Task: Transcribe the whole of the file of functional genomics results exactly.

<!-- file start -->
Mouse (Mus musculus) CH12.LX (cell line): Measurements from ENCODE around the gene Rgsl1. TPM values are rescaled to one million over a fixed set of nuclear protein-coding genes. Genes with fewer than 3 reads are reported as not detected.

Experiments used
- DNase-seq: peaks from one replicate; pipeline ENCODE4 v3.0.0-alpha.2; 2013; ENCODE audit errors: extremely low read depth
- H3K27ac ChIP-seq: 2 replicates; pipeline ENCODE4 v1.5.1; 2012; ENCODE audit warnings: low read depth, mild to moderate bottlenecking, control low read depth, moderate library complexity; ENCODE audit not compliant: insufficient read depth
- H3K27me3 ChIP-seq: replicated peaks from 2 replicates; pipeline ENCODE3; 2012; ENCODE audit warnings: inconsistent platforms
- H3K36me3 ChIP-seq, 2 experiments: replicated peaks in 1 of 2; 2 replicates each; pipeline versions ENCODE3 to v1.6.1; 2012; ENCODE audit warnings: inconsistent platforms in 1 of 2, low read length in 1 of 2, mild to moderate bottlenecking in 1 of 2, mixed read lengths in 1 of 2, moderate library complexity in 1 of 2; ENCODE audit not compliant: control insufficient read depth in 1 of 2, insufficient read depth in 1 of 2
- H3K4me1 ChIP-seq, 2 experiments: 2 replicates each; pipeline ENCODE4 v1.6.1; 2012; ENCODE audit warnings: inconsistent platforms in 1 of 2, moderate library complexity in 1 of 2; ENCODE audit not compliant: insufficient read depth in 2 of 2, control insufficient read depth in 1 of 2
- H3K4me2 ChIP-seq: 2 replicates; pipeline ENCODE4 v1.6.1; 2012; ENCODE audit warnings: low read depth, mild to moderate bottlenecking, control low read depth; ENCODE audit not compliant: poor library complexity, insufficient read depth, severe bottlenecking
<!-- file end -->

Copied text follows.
Mouse (Mus musculus) CH12.LX (cell line): Measurements from ENCODE around the gene Rgsl1. TPM values are rescaled to one million over a fixed set of nuclear protein-coding genes. Genes with fewer than 3 reads are reported as not detected.

Experiments used
- DNase-seq: peaks from one replicate; pipeline ENCODE4 v3.0.0-alpha.2; 2013; ENCODE audit errors: extremely low read depth
- H3K27ac ChIP-seq: 2 replicates; pipeline ENCODE4 v1.5.1; 2012; ENCODE audit warnings: low read depth, mild to moderate bottlenecking, control low read depth, moderate library complexity; ENCODE audit not compliant: insufficient read depth
- H3K27me3 ChIP-seq: replicated peaks from 2 replicates; pipeline ENCODE3; 2012; ENCODE audit warnings: inconsistent platforms
- H3K36me3 ChIP-seq, 2 experiments: replicated peaks in 1 of 2; 2 replicates each; pipeline versions ENCODE3 to v1.6.1; 2012; ENCODE audit warnings: inconsistent platforms in 1 of 2, low read length in 1 of 2, mild to moderate bottlenecking in 1 of 2, mixed read lengths in 1 of 2, moderate library complexity in 1 of 2; ENCODE audit not compliant: control insufficient read depth in 1 of 2, insufficient read depth in 1 of 2
- H3K4me1 ChIP-seq, 2 experiments: 2 replicates each; pipeline ENCODE4 v1.6.1; 2012; ENCODE audit warnings: inconsistent platforms in 1 of 2, moderate library complexity in 1 of 2; ENCODE audit not compliant: insufficient read depth in 2 of 2, control insufficient read depth in 1 of 2
- H3K4me2 ChIP-seq: 2 replicates; pipeline ENCODE4 v1.6.1; 2012; ENCODE audit warnings: low read depth, mild to moderate bottlenecking, control low read depth; ENCODE audit not compliant: poor library complexity, insufficient read depth, severe bottlenecking